Labor has become a divisive topic in the United States. Economic turmoil has impacted nearly every American in some way in the recent past and headlines have been dominated by words like employment, wages, and recovery. There has been progress made in some aspects, the fact of the matter is that the economy is still pretty beat up.
Unfortunately the middle and lower classes are the ones who have taken the brunt of the blow, and in many respects are still trying to claw their way back to pre-recession levels of prosperity. Some have accomplished that, but it’s been made no secret that virtually all economic gains since the end of the Great Recession have gone to the richest Americans. A paper by Emmanuel Saez at U.C. Berkeley found the “top 1% incomes grew by 31.4% while bottom 99% incomes grew only by 0.4% from 2009 to 2012. Hence, the top 1% captured 95% of the income gains in the first three years of the recovery.”
That trend has led to the manifestation of several big issues, including a widening inequality gap, further-stagnated wages, and less social and economic mobility.
There are numerous factors that have played a part in getting us to the situation we find ourselves in today, and the decline of one of America’s former middle class fixtures has made for a notable absence — labor unions. We’ve discussed previously how the relationship between declining union membership and rising rates of inequality could be interrelated, and it’s apparent people are starting to actually take the evidence to heart.
For example, just look at what’s happening at some of America’s largest businesses. Companies like Wal-Mart have had to bow to mounting pressure from workers and workers’ groups — although their employees are still not unionized — and increase wages and benefits for their lowest earners. Those things didn’t come without some retaliation, or alleged retaliation, but was a victory for workers nonetheless.
It was a small step, it was an important one. It was an example of how workers can use their collective power to improve their compensation and working conditions, and one is a sign Big Labor is on the verge of a comeback.
It’s fairly obvious that the decline of organized labor has stifled the growth and prosperity of the middle class in many ways. Even experts who had previously disapproved of unions are seeing the real, tangible effect that a lack of organization is doing to the American middle class. Studies have linked Big Labor’s decline to the creation of record levels of inequality being witnessed in the U.S. today.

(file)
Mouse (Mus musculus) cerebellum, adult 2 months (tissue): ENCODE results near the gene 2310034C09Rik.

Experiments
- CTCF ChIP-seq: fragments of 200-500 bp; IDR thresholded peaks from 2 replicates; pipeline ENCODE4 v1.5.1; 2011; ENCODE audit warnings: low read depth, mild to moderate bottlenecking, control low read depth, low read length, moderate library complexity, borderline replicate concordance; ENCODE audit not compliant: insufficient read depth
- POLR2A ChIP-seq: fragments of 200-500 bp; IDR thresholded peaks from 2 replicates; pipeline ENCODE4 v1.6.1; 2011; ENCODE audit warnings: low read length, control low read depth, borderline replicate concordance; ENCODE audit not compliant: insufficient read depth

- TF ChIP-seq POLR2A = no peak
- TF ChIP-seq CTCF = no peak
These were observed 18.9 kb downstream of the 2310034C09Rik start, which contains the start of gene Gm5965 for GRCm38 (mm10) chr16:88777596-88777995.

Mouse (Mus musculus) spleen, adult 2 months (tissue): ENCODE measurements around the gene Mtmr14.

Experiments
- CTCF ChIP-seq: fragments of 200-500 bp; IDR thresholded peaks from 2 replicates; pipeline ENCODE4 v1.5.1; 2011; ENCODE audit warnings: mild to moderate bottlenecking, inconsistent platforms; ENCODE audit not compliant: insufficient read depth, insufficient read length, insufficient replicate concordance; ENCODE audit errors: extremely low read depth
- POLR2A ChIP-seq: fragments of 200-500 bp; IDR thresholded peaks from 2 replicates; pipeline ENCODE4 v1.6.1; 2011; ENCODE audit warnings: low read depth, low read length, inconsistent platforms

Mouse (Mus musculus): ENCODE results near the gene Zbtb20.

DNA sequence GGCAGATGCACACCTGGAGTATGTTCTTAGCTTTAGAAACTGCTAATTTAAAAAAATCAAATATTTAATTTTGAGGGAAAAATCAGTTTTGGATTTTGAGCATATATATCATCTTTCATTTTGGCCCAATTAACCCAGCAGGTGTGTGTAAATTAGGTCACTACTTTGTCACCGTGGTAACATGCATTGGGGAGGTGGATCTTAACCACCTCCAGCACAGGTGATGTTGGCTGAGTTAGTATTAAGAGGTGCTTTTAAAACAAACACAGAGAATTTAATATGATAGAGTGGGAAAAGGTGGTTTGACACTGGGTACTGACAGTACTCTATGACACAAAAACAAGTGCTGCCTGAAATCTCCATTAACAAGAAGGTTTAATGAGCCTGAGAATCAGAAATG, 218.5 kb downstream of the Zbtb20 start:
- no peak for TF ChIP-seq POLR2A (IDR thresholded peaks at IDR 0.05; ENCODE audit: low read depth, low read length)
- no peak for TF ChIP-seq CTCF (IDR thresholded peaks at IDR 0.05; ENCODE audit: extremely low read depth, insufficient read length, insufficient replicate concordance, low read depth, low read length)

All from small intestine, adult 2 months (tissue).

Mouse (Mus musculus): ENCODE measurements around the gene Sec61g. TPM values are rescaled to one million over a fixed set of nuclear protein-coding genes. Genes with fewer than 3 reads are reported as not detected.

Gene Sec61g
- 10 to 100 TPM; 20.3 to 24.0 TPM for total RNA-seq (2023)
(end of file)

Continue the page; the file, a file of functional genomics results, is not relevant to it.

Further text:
“From 1973 to 2007, private sector union membership in the United States declined from 34 to 8 percent for men and from 16 to 6 percent for women,” says a study from researchers at the University of Washington and Harvard. “During this period, inequality in hourly wages increased by over 40 percent.”
Given that union membership is down, along with wages and economic mobility, the time appears to be ripe for a resurgence in workers’ groups and an interest in collective bargaining. The more workers realize their inability or unwillingness to work as a collective is having a direct effect on their paychecks, the more momentum the labor movement will gain.
Bloomberg recently ran an article stating the inevitable result of America’s current economic climate, that “unions are poised for a comeback.” Citing examples such as the the west coast port work stoppage, as well as tightening labor conditions in the energy sector, Bloomberg says though unions have been demonized and run aground by their opponents over the past few decades, conditions are perfect to see the trend reversed.
“This is a political opportunity for organized labor,” said Bruce Western, a Harvard professor, per Bloomberg. “Although the inequality discussion is opening up a space, the conversation has so far not really addressed the problems of parents trying to raise their children, trying to guarantee them a better future.”
While the stage may be set, and the players in their respective places, it doesn’t necessarily mean the play will go off without a hitch.
The very interests that have put considerable resources into conquering organized labor and workers’ groups in the past are stronger than ever, and will put that strength to use trying to prevent the resurgence from gaining any ground. Yes, there have been some victories in small wage increases for many low-wage workers, but the truth is, even those advances are really not much in terms of concessions from the world’s most profitable companies.
For proof unions are up against a very powerful and unforgiving machine, just take a look at what’s happened in states like Wisconsin or Kansas, where Republican state governors — with considerable ties to business interests including, but not limited to, the Koch Brothers — have enacted legislation dismantling collective bargaining rights.
Though the moves were met with much resistance, including sit-ins at the Wisconsin state capitol and even a recall of Governor Walker, the new legislation has stood, and led to considerably weakened labor unions. Seemingly emboldened by his victories in the Wisconsin capitol, Scott Walker has even become one of the frontrunners to be the Republican presidential nominee in 2016.
That presents a big problem for those hoping to see Big Labor take back some lost ground. Even if Walker doesn’t win the presidency (he’s a bit of a longshot at this point, anyway), the fact that he and his policies have gained enough national support and notoriety to make it to the national spotlight has to be troubling. And he’s not the only one — anti-union rhetoric, The Washington Times says, is one of the most popular and cheer-worthy tools the Republican party has in its arsenal.
If Big Labor truly wants to stage a resurrection, it’s up against a number of powerful adversaries. But the working public should be on Labor’s side, if Labor can effectively get its message across.